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Monday, April 26, 2021
An Assessment on the Changes in China's Fiscal Policy in 2021
ANBOUND

The Chinese government work report for 2020 pointed out that proactive fiscal policy should "improve the quality and efficiency and be more sustainable", emphasizing the sustainability of stimulus policies and fiscal policies. In terms of the size of the budget deficit, this year's public budget deficit will be RMB 3.57 trillion, only a slight change from last year's RMB 3.76 trillion, though still significantly higher than the RMB 2.76 trillion in 2019 prior the outbreak of the COVID-19 pandemic. At the same time, an additional RMB 3.65 trillion of special local government bonds, which is not included in the general public budgets but is included in the budgets of government-managed funds, is also little changed from last year's RMB 3.75 trillion. This budget plan embodies the "no sharp turn" in fiscal policy. Analysts believe that the fiscal policy stance this year remains "proactive". However, with government leverage rising sharply last year, the overall policy this year has shifted from "stabilizing growth" to an equal emphasis on stabilizing growth and preventing risks. Monetary policy has in effect returned to a "neutral" stance since last year. In the view of ANBOUND researchers, there are also increasingly obvious changes in fiscal policy this year.

In fact, in terms of the fiscal budget, this year's special pandemic-prevention government bonds are RMB 1 trillion less than last year's, and the deficit-to-GDP ratio (including special government bonds) will reach 6.6%, down 1.8 percentage points compared to last year's deficit ratio (including special government bonds). In terms of the growth rate of fiscal expenditure, fiscal policy is actually not that aggressive. According to the government work report, fiscal expenditure in the national public budget will only increase by 1.8% in 2021. Given the low base effect in 2020 (fiscal expenditure in 2020 only increased by 2.8% compared with that in 2019), this year's fiscal expenditure will be modest. According to the National People's Congress budget report, China's fiscal revenue and expenditure in 2020 are generally "more revenue and less spending" compared to the budget. At the same time, local fund revenues increased significantly, while expenditures did not reach the expected level. This actually indicates a change in the proactiveness of fiscal policy.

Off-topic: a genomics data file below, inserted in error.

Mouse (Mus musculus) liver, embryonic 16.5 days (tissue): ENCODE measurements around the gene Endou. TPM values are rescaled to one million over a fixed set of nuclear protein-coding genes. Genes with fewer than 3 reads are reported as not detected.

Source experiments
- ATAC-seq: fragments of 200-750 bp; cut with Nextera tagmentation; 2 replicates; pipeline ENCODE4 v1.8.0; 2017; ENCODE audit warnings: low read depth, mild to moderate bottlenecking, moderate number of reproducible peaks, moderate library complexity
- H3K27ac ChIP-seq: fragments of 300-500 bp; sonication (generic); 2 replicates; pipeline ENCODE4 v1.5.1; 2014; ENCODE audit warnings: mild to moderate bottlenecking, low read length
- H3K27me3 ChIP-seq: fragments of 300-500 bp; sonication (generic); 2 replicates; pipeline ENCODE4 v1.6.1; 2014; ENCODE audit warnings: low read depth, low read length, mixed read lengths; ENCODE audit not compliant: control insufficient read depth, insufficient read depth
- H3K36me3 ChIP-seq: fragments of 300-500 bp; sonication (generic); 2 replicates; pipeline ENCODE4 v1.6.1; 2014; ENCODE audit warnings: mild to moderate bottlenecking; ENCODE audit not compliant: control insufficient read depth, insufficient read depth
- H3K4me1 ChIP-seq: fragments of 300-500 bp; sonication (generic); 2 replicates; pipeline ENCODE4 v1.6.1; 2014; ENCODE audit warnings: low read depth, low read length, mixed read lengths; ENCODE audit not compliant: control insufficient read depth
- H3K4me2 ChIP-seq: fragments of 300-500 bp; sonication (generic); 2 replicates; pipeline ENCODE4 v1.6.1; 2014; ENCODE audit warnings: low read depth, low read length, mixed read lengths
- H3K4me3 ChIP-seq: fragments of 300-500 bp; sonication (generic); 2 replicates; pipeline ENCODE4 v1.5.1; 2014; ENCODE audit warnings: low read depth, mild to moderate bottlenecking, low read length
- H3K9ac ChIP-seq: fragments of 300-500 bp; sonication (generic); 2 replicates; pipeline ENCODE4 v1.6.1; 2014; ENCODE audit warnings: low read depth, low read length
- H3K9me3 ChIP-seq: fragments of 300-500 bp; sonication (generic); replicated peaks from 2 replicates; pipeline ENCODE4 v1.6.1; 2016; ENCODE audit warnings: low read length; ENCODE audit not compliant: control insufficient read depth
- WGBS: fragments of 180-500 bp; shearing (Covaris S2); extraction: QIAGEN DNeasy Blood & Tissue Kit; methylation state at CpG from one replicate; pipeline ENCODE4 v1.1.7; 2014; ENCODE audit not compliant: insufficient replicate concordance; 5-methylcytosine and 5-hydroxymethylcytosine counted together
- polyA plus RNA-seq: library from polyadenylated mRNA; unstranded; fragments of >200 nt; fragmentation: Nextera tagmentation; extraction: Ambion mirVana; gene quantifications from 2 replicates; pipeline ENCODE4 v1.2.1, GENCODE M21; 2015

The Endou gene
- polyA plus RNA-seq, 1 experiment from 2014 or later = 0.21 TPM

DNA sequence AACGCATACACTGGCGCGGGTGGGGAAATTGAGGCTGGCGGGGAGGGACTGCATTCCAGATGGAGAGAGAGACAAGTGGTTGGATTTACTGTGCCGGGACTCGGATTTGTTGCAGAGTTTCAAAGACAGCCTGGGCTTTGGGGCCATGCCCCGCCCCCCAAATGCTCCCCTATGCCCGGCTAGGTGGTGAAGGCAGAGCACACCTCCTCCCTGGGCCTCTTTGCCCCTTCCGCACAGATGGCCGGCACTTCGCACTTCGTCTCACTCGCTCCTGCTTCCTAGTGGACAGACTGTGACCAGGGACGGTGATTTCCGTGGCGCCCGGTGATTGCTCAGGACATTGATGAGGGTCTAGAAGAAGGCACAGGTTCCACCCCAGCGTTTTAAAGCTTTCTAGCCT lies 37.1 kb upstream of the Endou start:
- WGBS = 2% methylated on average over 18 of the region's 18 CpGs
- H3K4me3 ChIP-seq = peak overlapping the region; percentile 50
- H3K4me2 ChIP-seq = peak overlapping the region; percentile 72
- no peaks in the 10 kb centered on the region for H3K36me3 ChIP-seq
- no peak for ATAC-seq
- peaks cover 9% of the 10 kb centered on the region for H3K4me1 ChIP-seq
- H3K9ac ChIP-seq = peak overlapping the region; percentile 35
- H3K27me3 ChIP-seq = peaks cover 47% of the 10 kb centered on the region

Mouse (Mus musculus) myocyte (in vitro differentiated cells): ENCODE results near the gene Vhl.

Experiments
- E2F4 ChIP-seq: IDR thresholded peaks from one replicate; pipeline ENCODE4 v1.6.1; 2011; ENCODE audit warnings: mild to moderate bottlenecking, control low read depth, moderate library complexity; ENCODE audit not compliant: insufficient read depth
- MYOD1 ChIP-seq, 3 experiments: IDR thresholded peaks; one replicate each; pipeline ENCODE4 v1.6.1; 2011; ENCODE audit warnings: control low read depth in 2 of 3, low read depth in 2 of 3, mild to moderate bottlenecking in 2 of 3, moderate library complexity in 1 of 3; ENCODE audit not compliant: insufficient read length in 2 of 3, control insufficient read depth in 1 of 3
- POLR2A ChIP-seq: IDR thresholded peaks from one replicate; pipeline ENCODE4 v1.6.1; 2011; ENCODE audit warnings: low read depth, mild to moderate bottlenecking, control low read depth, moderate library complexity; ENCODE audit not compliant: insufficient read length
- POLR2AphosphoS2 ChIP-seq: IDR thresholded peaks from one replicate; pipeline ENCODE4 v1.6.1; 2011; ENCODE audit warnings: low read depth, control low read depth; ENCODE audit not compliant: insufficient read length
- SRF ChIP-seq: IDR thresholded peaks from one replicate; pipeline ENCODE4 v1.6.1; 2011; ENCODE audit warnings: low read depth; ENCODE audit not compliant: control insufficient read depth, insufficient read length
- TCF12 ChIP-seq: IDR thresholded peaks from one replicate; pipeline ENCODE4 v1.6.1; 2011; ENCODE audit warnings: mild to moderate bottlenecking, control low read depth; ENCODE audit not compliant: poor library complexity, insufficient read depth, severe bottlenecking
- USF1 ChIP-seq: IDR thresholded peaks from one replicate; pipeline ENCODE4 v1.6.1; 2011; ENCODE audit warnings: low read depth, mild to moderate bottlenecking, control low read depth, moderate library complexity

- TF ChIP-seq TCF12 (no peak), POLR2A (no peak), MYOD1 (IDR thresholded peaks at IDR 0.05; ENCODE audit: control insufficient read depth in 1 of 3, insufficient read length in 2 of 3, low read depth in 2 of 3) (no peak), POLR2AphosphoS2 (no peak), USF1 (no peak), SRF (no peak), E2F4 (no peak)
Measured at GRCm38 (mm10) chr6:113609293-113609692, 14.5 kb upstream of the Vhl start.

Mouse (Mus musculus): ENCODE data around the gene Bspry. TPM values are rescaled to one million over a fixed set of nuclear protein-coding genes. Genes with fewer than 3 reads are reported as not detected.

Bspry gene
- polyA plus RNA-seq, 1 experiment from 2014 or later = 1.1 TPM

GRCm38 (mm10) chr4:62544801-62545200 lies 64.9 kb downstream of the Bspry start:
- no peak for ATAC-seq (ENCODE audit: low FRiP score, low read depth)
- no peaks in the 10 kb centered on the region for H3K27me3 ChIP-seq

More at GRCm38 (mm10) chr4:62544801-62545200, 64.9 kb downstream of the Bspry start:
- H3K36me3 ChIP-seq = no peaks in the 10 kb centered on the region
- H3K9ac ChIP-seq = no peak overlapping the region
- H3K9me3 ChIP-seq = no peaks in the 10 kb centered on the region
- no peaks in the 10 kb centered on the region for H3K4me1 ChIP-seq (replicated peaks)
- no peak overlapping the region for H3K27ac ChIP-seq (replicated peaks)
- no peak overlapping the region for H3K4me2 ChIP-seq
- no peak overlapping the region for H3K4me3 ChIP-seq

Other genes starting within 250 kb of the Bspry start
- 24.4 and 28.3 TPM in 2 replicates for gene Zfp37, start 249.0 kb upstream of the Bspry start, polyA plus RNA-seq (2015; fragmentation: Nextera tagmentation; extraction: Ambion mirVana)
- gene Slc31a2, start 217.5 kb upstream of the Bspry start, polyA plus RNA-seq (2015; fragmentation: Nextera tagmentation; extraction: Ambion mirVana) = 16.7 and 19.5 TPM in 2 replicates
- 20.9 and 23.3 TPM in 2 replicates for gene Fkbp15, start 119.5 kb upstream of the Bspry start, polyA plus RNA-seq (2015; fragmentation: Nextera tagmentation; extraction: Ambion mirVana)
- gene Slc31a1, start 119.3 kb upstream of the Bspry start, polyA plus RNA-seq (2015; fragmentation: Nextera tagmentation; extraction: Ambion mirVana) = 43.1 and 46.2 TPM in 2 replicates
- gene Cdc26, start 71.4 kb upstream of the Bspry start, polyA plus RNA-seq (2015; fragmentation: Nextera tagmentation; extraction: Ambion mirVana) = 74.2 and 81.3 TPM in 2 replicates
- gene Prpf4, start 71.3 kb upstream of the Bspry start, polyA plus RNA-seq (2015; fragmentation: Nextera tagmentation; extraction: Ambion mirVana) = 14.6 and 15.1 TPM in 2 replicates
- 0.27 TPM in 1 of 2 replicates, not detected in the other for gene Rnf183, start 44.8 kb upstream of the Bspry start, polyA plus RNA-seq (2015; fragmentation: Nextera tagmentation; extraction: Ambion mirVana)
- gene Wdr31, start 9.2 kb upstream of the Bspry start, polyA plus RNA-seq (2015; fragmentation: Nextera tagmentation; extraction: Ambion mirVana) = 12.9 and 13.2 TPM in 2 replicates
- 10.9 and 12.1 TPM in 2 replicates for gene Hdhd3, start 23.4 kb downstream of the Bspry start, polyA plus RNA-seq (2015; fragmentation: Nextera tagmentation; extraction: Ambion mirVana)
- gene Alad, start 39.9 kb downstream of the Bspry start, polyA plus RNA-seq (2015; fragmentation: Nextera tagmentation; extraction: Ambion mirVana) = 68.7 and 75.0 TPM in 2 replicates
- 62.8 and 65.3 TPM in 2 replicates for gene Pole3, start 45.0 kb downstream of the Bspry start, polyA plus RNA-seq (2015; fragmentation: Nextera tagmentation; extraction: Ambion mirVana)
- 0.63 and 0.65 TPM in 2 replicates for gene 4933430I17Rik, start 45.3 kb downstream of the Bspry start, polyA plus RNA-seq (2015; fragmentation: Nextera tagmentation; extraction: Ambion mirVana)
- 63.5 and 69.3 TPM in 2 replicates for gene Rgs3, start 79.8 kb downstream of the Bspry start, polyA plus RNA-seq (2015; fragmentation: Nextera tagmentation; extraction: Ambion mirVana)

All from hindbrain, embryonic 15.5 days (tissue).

This trend is also evident this year. In terms of budget revenue and expenditure, with the economic recovery, the national public budget revenue reached RMB 5.7115 trillion in the first quarter, up 24.2% year-on-year and 6.4% compared with the same period in 2019, achieving a recovery growth. Expenditures in the national public budget reached RMB 5.8703 trillion in the first quarter, up 6.2% year-on-year. In terms of growth rate, revenue growth is greater than expenditure growth, which shows signs of improvement in the fiscal position. Therefore, although the overall fiscal policy has remained "proactive" since last year, the proactiveness of the fiscal policy has been further weakened, showing an overall trend of "stronger revenue and weaker expenditure".

From a broader perspective, the trend of "stronger revenue and weaker expenditure" is more evident in the government-managed funds. In terms of fiscal revenue in the first quarter, the national tax revenue reached RMB 4.8723 trillion, up 24.8% year-on-year, with little change in the overall fiscal revenue; non-tax revenue reached RMB 839.2 billion, up 20.7% year-on-year. Budgetary revenue of government-managed funds nationwide is expected to reach RMB 1.8605 trillion, up 47.9% year-on-year. This figure includes RMB 1.7679 trillion in budgetary revenue from funds managed by local governments, up 48.8% year-on-year. This was mainly attributable to RMB 1.6467 trillion from the transfer of state-owned land-use rights, up 48.1% year-on-year. In other words, a large part of the increase in local governments' fiscal revenue comes from "land sales". The substantial increase in the revenue of government-managed funds shows that government revenue is increasingly dependent on non-tax revenue as the tax and fee reduction policies continue. Judging from the recent release of the new budget management regulations, fiscal policy is increasingly focused on expanding and stabilizing fiscal resources. While reducing the tax burden on enterprises, local governments rely on a variety of non-conventional revenue to increase fiscal revenue.